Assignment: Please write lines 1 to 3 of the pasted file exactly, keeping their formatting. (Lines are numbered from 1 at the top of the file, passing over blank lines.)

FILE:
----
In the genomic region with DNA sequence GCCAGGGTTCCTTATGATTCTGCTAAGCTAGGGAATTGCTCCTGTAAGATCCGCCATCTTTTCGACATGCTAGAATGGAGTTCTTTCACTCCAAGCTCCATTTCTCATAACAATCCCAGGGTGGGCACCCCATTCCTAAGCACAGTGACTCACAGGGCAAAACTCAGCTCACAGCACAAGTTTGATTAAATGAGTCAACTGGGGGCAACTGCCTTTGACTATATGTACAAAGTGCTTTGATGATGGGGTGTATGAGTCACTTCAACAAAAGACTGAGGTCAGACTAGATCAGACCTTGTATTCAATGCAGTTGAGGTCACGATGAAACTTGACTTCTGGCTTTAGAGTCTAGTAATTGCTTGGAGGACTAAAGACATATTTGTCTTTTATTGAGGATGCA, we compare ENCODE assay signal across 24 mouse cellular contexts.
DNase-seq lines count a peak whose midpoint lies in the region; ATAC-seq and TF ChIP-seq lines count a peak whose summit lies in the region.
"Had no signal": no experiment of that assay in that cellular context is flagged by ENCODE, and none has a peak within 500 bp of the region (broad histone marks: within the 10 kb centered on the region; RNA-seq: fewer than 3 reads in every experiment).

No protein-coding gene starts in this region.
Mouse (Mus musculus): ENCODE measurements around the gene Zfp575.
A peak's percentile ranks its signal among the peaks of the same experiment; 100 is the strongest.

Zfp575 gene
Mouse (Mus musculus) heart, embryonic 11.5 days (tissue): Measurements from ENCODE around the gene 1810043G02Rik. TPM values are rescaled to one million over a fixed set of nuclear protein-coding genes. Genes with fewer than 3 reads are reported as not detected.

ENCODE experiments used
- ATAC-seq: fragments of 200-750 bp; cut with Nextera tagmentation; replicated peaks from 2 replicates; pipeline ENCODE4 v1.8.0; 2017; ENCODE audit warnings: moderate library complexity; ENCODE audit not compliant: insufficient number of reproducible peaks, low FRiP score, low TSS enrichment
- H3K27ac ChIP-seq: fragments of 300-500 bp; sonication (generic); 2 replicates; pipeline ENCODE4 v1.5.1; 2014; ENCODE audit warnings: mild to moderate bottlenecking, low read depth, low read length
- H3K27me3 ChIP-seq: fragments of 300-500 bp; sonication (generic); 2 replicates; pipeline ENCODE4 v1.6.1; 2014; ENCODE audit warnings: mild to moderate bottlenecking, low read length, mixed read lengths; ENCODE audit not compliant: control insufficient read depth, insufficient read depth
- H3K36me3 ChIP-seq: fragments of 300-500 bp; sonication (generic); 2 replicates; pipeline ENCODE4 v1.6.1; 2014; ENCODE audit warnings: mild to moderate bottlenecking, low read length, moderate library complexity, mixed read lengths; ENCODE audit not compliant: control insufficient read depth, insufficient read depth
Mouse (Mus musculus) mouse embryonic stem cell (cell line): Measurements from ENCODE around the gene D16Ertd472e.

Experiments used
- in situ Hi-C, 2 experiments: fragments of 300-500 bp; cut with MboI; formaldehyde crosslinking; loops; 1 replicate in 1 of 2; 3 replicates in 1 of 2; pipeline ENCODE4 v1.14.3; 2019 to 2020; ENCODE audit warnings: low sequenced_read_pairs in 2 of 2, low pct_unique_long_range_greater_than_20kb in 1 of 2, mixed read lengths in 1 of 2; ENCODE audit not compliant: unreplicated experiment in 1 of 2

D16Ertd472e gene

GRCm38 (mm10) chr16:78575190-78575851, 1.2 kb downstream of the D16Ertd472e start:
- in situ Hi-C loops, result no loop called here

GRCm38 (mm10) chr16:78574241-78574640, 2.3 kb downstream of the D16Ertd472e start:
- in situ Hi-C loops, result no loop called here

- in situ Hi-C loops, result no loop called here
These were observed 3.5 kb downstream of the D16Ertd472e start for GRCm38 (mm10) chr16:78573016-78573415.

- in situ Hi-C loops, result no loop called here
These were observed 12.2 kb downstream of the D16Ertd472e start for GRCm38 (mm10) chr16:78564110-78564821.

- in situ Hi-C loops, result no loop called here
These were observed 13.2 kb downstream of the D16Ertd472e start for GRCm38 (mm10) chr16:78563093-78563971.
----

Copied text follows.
In the genomic region with DNA sequence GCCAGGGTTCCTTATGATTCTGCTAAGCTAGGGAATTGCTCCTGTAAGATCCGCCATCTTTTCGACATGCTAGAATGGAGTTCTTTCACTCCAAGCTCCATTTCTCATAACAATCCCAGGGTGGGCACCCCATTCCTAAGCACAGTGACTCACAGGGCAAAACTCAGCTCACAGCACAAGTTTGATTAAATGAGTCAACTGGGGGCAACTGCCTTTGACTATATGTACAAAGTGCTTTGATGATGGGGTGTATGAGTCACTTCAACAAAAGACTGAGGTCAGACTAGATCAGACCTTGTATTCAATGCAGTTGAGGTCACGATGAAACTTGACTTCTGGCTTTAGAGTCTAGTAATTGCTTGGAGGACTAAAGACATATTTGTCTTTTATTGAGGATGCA, we compare ENCODE assay signal across 24 mouse cellular contexts.
DNase-seq lines count a peak whose midpoint lies in the region; ATAC-seq and TF ChIP-seq lines count a peak whose summit lies in the region.
"Had no signal": no experiment of that assay in that cellular context is flagged by ENCODE, and none has a peak within 500 bp of the region (broad histone marks: within the 10 kb centered on the region; RNA-seq: fewer than 3 reads in every experiment).